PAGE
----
Then I can play all the cool games! Right now I can't play worth a flip.. ...this is about the new playstation right? Maybe I should go back and read the article...
  • by Prince Vegeta SSJ4 (718736) on Wednesday July 14, 2004 @09:08AM (#9695795)

    THIS [scifi.com] has been done before.

    We can rebuild him. We have the technology.

    We have the capability to make the world's first Bionic man.

    Rafael Macedo de la Concha will be that man.

    Better than he was before.

    Better . . . stronger . . . faster.

    duh nah nah nah nahhhh...

  • This will stop.... (Score:5, Interesting)

    by mseeger (40923) on Wednesday July 14, 2004 @09:13AM (#9695822)
    Hi,

    this will stop as soon as terrorist use RFID sensors to "trigger personalised" bombs.

    A few months ago i was consultant for a goverment agency. They were plannng to install RFID chips into the cars of VIPs to save them from stopping at the parkhouse entrance of that agency. The goal was to avoid stops and deny snipers a shot. We were able to convince them that this was "not a good idea" ®SMALL>TM.

    Regards, Martin

  • ..If it is.. have the americans used the mexicans as guinea pigs to test out chip implants in humans? There is no mention about the medical safety of any such device.
    I mean id never let any such implant come near me.Besides the idea of someone tracking me all the time is SPOOOKY! :-P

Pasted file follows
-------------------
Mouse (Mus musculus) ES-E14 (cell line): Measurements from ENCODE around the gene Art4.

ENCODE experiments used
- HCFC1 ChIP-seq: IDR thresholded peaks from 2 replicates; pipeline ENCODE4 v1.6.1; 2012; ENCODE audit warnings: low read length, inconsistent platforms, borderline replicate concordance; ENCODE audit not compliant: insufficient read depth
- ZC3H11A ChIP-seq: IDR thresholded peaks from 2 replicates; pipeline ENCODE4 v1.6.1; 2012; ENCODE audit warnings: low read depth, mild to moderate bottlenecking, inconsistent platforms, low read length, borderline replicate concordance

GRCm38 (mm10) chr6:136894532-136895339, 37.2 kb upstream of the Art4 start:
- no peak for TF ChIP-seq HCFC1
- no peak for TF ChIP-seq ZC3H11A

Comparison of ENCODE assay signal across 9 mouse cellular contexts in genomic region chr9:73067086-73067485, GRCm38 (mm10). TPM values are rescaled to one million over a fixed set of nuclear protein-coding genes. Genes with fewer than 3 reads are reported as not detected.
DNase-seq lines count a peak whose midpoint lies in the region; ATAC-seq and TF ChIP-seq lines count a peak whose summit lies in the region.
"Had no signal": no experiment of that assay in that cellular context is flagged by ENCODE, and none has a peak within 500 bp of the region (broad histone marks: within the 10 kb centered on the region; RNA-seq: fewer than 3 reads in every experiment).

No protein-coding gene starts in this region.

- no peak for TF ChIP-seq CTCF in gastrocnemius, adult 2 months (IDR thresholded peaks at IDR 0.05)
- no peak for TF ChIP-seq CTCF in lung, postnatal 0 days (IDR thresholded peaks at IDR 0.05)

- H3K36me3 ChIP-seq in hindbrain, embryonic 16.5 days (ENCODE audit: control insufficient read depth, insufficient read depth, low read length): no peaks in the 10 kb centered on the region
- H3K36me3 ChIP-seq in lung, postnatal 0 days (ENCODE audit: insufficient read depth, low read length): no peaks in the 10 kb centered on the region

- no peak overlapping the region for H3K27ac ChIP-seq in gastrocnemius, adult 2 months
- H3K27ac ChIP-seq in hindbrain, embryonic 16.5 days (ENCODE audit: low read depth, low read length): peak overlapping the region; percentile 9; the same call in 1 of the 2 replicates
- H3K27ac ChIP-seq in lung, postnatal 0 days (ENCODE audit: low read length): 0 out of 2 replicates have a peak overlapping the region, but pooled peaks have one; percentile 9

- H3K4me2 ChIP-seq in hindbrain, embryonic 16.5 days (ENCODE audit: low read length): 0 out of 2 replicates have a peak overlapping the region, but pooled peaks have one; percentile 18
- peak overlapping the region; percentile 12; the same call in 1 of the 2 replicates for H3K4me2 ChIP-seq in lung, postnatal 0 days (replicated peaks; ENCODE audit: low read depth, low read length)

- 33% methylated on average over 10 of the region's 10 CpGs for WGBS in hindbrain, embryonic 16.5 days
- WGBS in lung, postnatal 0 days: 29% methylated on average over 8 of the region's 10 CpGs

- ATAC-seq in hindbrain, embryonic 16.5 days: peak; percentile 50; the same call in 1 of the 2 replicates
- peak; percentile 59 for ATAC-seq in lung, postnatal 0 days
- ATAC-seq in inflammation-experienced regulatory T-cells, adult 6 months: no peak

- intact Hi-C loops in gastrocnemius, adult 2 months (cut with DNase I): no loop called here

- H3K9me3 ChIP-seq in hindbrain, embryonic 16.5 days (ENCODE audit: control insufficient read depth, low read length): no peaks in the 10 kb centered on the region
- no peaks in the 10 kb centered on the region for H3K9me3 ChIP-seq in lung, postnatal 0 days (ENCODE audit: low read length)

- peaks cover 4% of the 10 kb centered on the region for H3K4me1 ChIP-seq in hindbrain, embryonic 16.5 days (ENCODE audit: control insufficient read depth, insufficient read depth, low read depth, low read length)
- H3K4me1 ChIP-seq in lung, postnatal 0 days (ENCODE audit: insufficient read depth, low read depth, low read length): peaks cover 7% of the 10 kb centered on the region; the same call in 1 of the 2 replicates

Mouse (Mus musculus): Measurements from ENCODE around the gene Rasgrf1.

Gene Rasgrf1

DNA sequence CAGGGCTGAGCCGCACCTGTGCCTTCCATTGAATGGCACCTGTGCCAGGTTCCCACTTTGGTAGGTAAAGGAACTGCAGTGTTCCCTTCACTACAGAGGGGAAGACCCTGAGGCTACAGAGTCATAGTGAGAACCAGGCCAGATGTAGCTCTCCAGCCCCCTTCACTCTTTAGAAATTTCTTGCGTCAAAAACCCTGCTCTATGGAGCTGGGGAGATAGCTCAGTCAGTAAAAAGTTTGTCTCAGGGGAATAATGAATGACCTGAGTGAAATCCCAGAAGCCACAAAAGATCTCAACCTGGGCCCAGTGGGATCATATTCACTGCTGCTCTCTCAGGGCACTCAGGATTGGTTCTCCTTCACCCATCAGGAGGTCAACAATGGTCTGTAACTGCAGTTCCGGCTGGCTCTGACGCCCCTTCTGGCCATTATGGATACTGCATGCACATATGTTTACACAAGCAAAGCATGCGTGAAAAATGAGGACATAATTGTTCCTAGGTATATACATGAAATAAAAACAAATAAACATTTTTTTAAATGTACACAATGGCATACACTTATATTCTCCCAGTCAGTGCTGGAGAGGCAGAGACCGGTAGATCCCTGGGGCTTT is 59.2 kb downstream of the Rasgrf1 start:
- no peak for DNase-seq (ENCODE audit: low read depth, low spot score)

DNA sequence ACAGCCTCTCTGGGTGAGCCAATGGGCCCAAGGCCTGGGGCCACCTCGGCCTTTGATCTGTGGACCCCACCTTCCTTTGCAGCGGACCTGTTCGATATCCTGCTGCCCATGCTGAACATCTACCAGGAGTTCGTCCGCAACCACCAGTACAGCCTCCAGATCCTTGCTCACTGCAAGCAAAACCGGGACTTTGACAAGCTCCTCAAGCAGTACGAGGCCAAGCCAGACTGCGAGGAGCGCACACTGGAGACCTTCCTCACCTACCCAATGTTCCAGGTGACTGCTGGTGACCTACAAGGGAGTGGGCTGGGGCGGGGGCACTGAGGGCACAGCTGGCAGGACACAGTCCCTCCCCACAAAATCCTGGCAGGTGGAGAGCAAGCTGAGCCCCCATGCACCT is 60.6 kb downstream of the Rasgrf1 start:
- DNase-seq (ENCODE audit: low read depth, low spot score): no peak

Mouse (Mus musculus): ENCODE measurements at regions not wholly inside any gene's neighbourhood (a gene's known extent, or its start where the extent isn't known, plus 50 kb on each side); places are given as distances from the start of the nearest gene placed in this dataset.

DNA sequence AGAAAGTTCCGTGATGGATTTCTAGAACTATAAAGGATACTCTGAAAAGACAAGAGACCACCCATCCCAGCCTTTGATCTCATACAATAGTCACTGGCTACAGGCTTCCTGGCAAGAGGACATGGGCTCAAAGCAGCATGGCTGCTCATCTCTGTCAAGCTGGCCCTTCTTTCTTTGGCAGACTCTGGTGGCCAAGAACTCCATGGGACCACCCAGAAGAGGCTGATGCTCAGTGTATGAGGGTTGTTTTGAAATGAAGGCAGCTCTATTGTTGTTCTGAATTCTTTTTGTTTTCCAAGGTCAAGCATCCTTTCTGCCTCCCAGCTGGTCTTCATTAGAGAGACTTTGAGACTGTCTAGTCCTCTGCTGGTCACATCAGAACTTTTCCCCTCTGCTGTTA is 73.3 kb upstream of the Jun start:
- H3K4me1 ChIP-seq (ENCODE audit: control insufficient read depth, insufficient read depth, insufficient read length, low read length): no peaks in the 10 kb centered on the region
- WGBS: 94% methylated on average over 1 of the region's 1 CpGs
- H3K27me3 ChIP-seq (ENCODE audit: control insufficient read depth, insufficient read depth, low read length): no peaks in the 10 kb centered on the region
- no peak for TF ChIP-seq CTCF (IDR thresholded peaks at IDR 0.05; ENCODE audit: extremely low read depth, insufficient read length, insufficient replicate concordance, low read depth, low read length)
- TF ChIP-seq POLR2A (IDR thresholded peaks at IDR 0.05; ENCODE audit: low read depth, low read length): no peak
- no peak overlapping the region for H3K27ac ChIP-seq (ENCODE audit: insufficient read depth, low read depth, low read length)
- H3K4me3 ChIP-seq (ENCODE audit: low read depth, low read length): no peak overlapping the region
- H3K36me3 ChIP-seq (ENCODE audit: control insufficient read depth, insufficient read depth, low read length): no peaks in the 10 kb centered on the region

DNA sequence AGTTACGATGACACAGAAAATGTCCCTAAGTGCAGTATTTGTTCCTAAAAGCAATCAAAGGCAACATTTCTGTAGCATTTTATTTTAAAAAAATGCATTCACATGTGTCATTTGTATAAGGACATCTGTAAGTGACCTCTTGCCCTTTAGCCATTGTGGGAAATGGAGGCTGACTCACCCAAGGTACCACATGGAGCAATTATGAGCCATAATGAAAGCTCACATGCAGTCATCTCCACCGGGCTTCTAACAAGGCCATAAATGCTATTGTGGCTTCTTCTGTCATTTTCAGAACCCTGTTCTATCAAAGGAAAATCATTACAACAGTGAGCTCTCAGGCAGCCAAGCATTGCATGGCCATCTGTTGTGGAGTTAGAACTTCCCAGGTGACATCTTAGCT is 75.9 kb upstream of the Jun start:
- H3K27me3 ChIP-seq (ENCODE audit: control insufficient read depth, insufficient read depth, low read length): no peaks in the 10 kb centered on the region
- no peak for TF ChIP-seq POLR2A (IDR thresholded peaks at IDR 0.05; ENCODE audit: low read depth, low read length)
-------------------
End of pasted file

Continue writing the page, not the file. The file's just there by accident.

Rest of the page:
• In the ST:TOS episode "Patterns of Force", Spock and Kirk are sent down to the planet to undo the mess that historian John Gill created when he indoctrinated the Ekosian people with the idea that the Nazi society would work. Before leaving the ship, both Spock and Kirk were injected with a crystal that had similar properties to an RFID chip.

    Now, this Mexican official is set! All he needs now is to rip up the bed springs, slit his arm and remove the crystal, and he can burn his way out of his jail cell wi
  • Chip readout: 'delivery boy'.

    Nooooooooooooooo!
  • "Non-removable" (Score:3, Interesting)

    by alex_tibbles (754541) on Wednesday July 14, 2004 @09:22AM (#9695893) Journal
    The article does not specify how it is made non-removable. Perhaps it reacts to air (but not blood etc!). Any ideas? Perhaps they just claim that to dissuade people chopping him up to get his security access...
  • I wonder if it would be better using the ARM processor?
    (or maybe the Strong ARM)... ...nyuck nyuck nyuck

    .
  • Just a PR stunt (Score:3, Insightful)

    by James Lewis (641198) on Wednesday July 14, 2004 @09:42AM (#9696119)
    I think this is obviously just a PR stunt by the Mexico officials to make it look like they are "doing something" about the crime in their country, when in fact this doesn't really help at all.
  • by color of static (16129) <smasters AT ieee DOT org> on Wednesday July 14, 2004 @09:44AM (#9696136) Homepage Journal